Images & Observations

Posts tagged “library

The Carnegie Legacy

Nikon D7000 18-200mm @ 20mm ISO 800 3-bkts f/11 Lr4, HEP1, TpzSim; PsCS5

The Carnegie Library on the campus of Pomona College was opened in 1908 after receiving a grant from the Carnegie Foundation and is one of two academic libraries built by the Carnegie Foundation in California.  The building on the campus in Claremont, California was repurposed after the present campus library was completed in 1953 and now is known as the Carnegie Building and houses Social Sciences offices and classrooms.  The Library was designed by Franklin P. Burnham using reinforced concrete in the Classical Revival style.

Andrew Carnegie  one of the wealthiest men that the United States had produced was a Scottish immigrant who began as a worker in a bobbin factory and eventually rose through the railroading and steel industries to become one of the largest philanthropists in American history after he sold Carnegie Steel to J.P. Morgan (who through merger turned it in to United States Steel)  and netted the equivalent in 2012 dollars of  $6,303,451,104.


1931 Ford Model A Deluxe Roadster

Spring Car Show Season

Nikon D7000 18-200mm @ 24mm ISO 200 1/1000, 1/250, 1/60 f/16 Lr4 HEP1; PsCS5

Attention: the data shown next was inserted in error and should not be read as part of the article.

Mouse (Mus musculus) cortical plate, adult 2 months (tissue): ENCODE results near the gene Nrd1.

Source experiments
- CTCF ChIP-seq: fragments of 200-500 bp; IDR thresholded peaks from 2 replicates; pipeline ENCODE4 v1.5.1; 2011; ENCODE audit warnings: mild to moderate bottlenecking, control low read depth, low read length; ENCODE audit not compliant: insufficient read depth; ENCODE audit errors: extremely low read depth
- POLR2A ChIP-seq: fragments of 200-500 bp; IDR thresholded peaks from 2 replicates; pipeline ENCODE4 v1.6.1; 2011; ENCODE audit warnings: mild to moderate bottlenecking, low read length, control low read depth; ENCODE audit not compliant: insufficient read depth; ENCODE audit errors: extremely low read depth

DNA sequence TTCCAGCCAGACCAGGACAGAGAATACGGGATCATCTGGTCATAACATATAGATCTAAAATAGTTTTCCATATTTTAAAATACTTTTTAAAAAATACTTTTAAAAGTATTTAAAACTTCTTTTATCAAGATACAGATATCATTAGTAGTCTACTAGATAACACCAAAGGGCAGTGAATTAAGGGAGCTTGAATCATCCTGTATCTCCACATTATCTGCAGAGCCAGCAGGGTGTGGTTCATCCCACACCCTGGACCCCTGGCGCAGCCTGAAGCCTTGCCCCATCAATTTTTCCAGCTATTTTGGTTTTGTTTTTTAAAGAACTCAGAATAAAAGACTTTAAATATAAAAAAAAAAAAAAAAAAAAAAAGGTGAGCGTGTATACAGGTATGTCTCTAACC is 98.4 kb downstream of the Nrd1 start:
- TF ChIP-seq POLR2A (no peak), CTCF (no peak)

I captured this classic American automobile at the Corvettes West/Ronald McDonald House car show April 1 of this year in a parking lot in Rancho Cucamonga, California.  Rather than characterizing this vehicle among adjacent contemporary vehicles and structure I elected to composite it in to a scene I had previously captured at The Huntington (Library, Galleries & Gardens) in San Marino, California more than a year earlier.  I put a lot of hand work in to this final image adjusting the edges and painting out the reflections on the body paint, but I still have a ways to go in terms of getting good edges and matching brightness, saturation and clarity in my composite work.  I do feel that the scene that I put the car in to is a great improvement to the parking lot behind a commercial building.


The Fountain At Library Park

Nikon D7000 10-24mm @ 17mm ISO 800 3-bkts f/14 Lr3, HEP1; PsCS5

Continuing our visit to Myrtle Avenue in Monrovia, California on a recent evening I discovered a gem of a park that I had really never noticed in all the years when I used to drive and would drive by without really noticing it.  You see and appreciate so much more when you are on foot, or in a power chair that won’t get up to more than five miles an hour.

This was shot hand-held, the three brackets at 1/50, 1/10 and 1/3.  Very minimal tweaking in Lightrooom and Nik’s HDR Efex Pro.

Please follow me on Google+ and I will add you to my Photo Friends circle.  If you have not checked out Google+ I recommend you do, the Circles function gives you great control over managing your social networking contacts, the Hangout feature for instant voice and video conferencing is awesome; Trey Ratcliff has been hosting Hangouts for photographers almost daily, and quite a community of photographers is growing over there. If you are a photographer do not get scared off by the TOS if you wish to load photos up there, there seems to be a lot of misinformed fear mongering going on about this.  I am hosting some of my galleries there and like the presentation, if you load images there and you have EXIF data in your image files it will be displayed in the photo album, together with the histogram, which should be a great tool if you want to study other photographers’ work.